Improvising is a natural progression of you becoming very familiar with the moves and the music. However, I find the greatest obstacles in this stage are mental blocks, rather than technical issues. You may get caught up in the feeling that you may be repeating the same movements over and over again, or the feeling that if you pause while dancing, you won’t be able to start again and will be on stage frozen with nothing to do. You must learn to trust yourself on stage rather than choreography. In fact, once you “let go” on stage, you are much freer, because you don’t have to worry anymore about the steps.
The Six Takeaway – Get in Unfamiliar Territory
If you are dancing to music you already know, a great improvisation exercise to challenge yourself is to dance to the music you don’t know very well, if at all. Hit shuffle on your iPod and dance to whatever comes on.
Dancing to live music is another worthy improvisation challenge for dancers, especially if you are unfamiliar with the band, because they may not play the songs you know in the same way you know them. The arrangement may be changed, the instrumentation may be different, they might end the song in a different way or transition into something else unexpectedly. These are all great challenges to exercise your familiarity with belly dance music, as well as your listening and adapting skills.
Once you practice dancing to the unfamiliar, you will begin to trust yourself more and more, so no matter what song comes on, you will be able to handle it.
The Seventh Takeaway – Dance from the Heart
Throughout your dance life, you will continue to practice all the previous takeaways, but the last stop along your progression is the most challenging for most dancers and this is the one that is least developed in most dancers. Not because, its technically difficult or because it’s hard to practice, but because people don’t understand that dancers are also actors. Once you really embrace this fact, you can then find resources and teachers to help you develop these skills.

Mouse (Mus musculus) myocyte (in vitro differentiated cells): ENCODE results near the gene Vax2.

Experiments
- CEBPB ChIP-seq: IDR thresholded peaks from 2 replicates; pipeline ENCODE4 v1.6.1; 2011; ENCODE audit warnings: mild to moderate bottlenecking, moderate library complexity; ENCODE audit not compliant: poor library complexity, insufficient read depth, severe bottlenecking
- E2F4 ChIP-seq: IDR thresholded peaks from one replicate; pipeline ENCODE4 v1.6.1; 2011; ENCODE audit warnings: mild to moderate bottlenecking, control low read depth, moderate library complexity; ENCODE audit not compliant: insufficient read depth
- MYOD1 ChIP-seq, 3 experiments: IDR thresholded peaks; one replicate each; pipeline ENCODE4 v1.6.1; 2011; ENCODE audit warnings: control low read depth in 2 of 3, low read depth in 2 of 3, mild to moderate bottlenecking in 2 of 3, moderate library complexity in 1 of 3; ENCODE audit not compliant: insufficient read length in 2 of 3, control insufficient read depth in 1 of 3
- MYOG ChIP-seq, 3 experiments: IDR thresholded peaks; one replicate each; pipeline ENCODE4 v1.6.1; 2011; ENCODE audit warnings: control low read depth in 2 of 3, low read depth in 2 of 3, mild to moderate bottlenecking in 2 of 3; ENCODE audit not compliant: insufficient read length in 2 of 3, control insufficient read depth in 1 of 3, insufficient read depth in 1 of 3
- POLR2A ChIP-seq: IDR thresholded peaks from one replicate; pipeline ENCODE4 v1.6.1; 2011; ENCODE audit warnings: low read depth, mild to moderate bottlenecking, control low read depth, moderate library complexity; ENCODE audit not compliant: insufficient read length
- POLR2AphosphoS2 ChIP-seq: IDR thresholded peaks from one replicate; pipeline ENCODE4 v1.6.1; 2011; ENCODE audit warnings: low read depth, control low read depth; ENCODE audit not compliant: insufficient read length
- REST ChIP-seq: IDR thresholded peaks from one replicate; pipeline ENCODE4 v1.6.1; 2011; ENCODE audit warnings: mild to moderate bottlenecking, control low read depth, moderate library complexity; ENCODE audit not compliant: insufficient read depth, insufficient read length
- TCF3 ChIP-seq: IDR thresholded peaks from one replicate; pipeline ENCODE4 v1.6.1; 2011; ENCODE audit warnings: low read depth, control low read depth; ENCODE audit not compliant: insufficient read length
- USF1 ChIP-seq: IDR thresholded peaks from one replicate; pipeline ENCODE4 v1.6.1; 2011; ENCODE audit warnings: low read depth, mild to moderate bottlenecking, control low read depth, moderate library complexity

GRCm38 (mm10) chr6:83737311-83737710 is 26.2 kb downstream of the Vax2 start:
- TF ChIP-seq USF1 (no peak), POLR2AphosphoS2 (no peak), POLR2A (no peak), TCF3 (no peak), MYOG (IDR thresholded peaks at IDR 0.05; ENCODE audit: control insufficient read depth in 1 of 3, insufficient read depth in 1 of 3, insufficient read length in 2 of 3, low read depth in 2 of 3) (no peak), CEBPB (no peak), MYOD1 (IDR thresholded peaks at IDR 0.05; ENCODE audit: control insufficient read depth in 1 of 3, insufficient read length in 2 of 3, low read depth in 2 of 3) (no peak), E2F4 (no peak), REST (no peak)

One drill you can do is begin listening to the music and allow the feeling of the music to resonate feelings within you. Allow those feelings to manifest themselves in your dance through facial and physical expression. This will seem weird (or fake) at first, but if you allow and develop this skill, you will be able to connect with your audience in a much deeper way. You will be amazed by the reactions and comments you get when you really master this. People will say that you touched their heart or that you really made them feel excited or happy.
Thank you so much for taking the time to read this article and for investing in yourself. I hope this article will help guide you along your path. Time doesn’t allow me to go in-depth into the many ways to practice, techniques, drills, things like improvisation, and dancing to live music. Again I highly encourage you to get with a qualified teacher that can help you more specifically develop these skills, but this article will, at least, show you general areas of exploration and get you started on your way.